Tuesday, February 4, 2014

Television and Movies for Young Children

Although we are no-television idealists, Real Life steps in, so, for this season in our lives, we do let the children watch television and movies. We are fortunate to live at this time when technology can be used easily and inexpensively, so we can watch what we want when we want to, and our children have never seen commercials (and don't know what they are!). There are shows on Netflix Instant Streaming, Amazon Prime, Hulu, and many other online sources.

We are quite particular about the kind of programming we prefer the children to watch. Choosing programming is a very personal matter for families. For example, we dislike cartoons that are frenetic with rapid camera shots, so that's a pet peeve of ours personally.

I know I am discovering shows all the time that are worth adding to our list, so I thought I'd compile a list to start conversation. I'd enjoy hearing from other families what wholesome shows you enjoy, and for what ages of children.

List created February 4, 2014; last updated June 17, 2017


The Adventures of Paddington Bear (1997)

Barney: For all the mocking of the purple dinosaur, I have come to have a lot of affection for him. I like that the show doesn't present anything as magic, but emphasizes that Barney is a character in children's imagination. The children in the show dress simply and modestly and are polite and kind, not giving sass or using hip lingo. And the littlest of children are mesmerized by this show!

Charlotte's Web (1973)

Curious George: We like this calm show very much. There are a few episodes we don't love, such as ones that promote environmentalism to a degree we don't teach.

Jungle Book: This borders on too frenetic for us, but the kids really like it.

Kipper: We really enjoy this slow, calm, British series. Very young tots enjoy this one.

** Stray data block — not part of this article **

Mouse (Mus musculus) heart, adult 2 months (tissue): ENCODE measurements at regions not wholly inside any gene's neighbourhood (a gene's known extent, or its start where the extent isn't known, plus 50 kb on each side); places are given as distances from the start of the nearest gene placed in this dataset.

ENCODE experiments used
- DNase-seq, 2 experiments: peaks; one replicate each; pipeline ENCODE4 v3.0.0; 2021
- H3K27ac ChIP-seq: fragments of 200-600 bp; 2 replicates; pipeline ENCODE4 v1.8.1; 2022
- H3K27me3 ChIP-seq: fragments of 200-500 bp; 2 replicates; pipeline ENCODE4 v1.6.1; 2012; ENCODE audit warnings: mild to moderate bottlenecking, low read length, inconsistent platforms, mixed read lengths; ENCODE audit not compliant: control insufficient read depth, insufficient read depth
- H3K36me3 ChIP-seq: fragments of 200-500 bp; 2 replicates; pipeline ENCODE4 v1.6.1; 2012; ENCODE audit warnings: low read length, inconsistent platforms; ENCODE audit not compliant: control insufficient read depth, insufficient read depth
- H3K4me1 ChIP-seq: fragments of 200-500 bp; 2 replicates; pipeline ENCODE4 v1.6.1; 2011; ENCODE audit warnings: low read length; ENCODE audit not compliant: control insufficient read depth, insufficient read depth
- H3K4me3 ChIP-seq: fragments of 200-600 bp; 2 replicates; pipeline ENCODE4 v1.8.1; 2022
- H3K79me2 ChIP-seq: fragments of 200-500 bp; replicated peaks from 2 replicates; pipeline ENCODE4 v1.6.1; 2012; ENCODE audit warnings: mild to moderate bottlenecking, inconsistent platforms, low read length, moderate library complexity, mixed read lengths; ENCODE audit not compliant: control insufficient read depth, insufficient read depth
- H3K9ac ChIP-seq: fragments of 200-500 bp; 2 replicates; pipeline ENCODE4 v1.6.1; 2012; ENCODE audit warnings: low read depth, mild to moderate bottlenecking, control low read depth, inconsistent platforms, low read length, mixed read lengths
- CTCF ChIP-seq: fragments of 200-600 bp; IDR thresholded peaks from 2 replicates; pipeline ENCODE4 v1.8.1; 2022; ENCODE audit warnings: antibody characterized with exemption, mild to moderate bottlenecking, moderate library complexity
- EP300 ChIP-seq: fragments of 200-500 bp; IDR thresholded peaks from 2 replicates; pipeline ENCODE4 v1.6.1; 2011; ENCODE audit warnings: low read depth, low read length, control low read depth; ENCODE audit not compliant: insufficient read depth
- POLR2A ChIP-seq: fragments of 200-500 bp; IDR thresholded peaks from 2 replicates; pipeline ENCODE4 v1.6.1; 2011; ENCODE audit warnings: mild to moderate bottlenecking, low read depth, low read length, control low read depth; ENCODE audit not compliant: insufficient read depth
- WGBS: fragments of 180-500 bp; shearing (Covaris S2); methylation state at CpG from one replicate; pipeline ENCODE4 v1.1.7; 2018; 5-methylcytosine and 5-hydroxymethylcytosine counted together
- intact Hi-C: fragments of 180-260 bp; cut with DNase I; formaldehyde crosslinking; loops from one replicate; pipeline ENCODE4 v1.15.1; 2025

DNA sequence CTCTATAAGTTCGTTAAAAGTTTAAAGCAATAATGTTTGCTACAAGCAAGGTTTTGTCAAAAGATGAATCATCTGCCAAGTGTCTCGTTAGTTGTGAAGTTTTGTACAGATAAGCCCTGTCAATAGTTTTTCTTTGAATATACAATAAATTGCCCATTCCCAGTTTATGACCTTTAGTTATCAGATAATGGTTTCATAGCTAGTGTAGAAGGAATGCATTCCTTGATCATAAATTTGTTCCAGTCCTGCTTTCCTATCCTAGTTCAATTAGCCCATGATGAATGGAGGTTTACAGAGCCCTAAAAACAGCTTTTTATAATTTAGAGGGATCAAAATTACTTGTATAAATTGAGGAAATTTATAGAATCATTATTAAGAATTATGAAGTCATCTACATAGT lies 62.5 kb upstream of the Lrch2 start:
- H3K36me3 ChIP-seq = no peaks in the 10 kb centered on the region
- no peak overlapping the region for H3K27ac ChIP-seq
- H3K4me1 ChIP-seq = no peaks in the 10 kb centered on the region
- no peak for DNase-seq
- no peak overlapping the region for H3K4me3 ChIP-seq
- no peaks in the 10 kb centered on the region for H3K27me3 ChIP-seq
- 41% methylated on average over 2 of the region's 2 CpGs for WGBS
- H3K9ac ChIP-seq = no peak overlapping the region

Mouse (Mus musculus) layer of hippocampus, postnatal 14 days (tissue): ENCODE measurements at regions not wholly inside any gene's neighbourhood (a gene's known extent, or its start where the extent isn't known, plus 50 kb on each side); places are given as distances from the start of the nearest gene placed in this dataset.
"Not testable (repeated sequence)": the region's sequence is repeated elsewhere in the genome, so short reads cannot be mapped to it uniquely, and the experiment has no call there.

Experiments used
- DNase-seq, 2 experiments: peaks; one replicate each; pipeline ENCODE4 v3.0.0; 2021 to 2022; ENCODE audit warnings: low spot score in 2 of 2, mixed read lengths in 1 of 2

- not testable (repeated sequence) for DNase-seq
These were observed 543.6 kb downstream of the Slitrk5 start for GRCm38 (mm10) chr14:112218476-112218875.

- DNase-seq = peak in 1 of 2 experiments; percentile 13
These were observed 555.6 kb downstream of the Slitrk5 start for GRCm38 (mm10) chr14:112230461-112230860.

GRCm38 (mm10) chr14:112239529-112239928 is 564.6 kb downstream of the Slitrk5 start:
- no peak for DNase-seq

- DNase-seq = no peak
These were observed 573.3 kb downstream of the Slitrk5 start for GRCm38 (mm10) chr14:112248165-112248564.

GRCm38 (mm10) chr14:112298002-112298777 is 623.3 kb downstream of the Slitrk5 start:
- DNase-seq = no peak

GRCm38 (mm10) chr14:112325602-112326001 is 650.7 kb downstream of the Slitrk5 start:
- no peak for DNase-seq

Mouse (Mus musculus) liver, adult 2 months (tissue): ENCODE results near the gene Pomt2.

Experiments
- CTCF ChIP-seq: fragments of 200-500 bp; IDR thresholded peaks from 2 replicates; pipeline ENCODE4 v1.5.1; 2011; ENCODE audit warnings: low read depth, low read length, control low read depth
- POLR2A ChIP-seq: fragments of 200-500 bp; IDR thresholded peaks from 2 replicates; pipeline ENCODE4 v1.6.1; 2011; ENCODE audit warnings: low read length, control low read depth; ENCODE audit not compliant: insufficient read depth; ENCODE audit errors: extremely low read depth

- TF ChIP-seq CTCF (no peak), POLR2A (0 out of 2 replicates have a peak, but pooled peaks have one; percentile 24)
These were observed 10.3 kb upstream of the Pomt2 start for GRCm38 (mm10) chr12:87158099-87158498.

Leapfrog: This series of educational programs is nearly at the line of too frenetic for us, but the children do pick up a lot of facts about phonics, shapes, and colors.

The Many Adventures of Winnie the Pooh (1977)

Postman Pat: Claymation always has a nice, slower effect than animation.

Rocky and Bullwinkle: A bit frenetic, but clean and old-fashioned without modern propaganda. Our criticism is that our children enjoy the show so much, they become obsessed and will talk of little else.

Shaun the Sheep: Claymation

Thomas and Friends: We really enjoy this slow, calm, British series. Very young tots enjoy this one.

Timmy Time: Claymation, younger version of Shaun the Sheep.

Up (2009): Be forewarned of some vicious dogs that would scare younger children.

Wallace and Gromit: Claymation


The Alamo (1960)

The Andy Griffith Show: Even the youngest of children recognize the genius of Barney's character! I do read up on each episode subject, as it might include subject matter young children just don't know about (such as domestic violence or drunkenness).

The Apple Dumpling Gang (1979)

Charlie the Lonesome Cougar (1967)

Chitty Chitty Bang Bang (1968)

Davey Crockett and the River Pirates (1956)

David Attenborough: Wildlife Specials: These episodes are beautifully crafted. But they are ones I let the children (our oldest being only 7) watch only with my supervision so I can fast-forward particularly bloody animal fight scenes or other things that are just too much. Watch also for environmentalism.

Doctor Dolittle (1967)

The Fighting Sullivans (1944): Particularly charming for Catholic parents and parents of boys!

The Great Locomotive Chase (1956)

The Greatest Story Ever Told (1965): Good to watch at Easter

Greyfriars Bobby (1961)

Hard Hat Harry series (1990s): My one forewarning is that the premise is that Harry is a genie who appears and takes the children on educational field trips. He looks like a normal man, not like a fairy tale genie.

Heidi (2005): A rare modern movie in which little or nothing was changed from the book. Superior!

How Do They Do It?: This is a show that teaches how stuff works, interesting even for adults. Warning: Check subject matter of each episode because occasionally the "stuff" being taught about isn't age-appropriate for children.

How Stuff Works: This is a show that teaches how stuff works, interesting even for adults. Warning: Check subject matter of each episode because occasionally the "stuff" being taught about isn't age-appropriate for children.

Huckleberry Finn (1974)

In Search of the Castaways (1962)

The Jungle Book: Mowgli's Story (1998)

Kidnapped (1960)

The Last of the Mohicans television series (1957)

A Life of Music (2016): Be forewarned about one scene in which a man is beaten to death: fast forward for children.